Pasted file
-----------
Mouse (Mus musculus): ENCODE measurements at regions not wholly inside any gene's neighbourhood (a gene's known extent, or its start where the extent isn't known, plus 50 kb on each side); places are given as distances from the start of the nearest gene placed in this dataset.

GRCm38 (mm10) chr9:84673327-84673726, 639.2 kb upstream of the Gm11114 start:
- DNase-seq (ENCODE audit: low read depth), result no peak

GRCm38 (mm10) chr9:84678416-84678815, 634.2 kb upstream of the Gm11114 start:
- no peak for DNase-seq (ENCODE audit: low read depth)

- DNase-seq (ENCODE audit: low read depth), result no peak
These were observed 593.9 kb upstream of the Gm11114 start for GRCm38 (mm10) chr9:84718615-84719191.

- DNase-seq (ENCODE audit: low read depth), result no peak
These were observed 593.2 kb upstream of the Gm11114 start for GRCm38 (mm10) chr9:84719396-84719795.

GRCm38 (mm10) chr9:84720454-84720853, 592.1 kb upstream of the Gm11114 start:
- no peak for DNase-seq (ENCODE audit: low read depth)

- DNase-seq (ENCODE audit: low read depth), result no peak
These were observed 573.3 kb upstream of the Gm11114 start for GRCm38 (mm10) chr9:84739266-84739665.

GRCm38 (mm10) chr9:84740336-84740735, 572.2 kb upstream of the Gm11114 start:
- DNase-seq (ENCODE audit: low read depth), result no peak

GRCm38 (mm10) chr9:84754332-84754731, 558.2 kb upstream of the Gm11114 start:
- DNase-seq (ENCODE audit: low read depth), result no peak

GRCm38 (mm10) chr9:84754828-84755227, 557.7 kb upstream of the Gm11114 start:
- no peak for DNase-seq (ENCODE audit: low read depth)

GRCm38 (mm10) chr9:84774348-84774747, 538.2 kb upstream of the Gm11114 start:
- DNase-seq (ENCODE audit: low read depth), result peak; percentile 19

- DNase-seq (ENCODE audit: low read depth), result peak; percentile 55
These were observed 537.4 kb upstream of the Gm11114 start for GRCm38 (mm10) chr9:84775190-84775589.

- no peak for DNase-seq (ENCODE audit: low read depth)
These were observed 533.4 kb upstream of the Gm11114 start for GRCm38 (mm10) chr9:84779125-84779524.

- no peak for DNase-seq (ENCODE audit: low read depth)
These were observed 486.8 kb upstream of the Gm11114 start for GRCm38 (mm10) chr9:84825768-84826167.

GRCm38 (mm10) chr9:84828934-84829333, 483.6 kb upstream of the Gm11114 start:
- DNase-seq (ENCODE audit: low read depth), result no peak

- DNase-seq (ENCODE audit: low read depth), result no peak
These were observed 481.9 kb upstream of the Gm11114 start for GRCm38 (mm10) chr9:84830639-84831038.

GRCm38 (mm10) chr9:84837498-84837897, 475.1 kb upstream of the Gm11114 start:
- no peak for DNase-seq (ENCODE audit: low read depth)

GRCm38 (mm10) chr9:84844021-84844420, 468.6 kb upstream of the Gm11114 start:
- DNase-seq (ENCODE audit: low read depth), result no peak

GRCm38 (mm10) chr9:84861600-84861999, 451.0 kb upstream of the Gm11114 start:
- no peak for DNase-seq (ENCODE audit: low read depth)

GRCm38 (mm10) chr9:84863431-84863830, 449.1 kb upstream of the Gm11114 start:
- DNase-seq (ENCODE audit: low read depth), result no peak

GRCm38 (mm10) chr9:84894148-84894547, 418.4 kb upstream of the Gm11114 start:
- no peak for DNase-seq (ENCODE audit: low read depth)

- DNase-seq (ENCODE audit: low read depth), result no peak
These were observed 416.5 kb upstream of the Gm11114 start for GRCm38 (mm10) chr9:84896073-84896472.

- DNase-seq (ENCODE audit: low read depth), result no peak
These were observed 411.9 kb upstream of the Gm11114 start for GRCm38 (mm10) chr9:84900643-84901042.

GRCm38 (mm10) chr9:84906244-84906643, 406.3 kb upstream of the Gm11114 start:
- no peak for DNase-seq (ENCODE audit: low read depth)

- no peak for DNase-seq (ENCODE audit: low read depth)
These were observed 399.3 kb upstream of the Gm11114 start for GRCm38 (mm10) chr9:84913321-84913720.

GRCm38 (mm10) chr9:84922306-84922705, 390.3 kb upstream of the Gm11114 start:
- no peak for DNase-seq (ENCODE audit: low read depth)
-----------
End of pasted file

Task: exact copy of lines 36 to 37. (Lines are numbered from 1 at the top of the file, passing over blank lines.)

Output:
GRCm38 (mm10) chr9:84861600-84861999, 451.0 kb upstream of the Gm11114 start:
- no peak for DNase-seq (ENCODE audit: low read depth)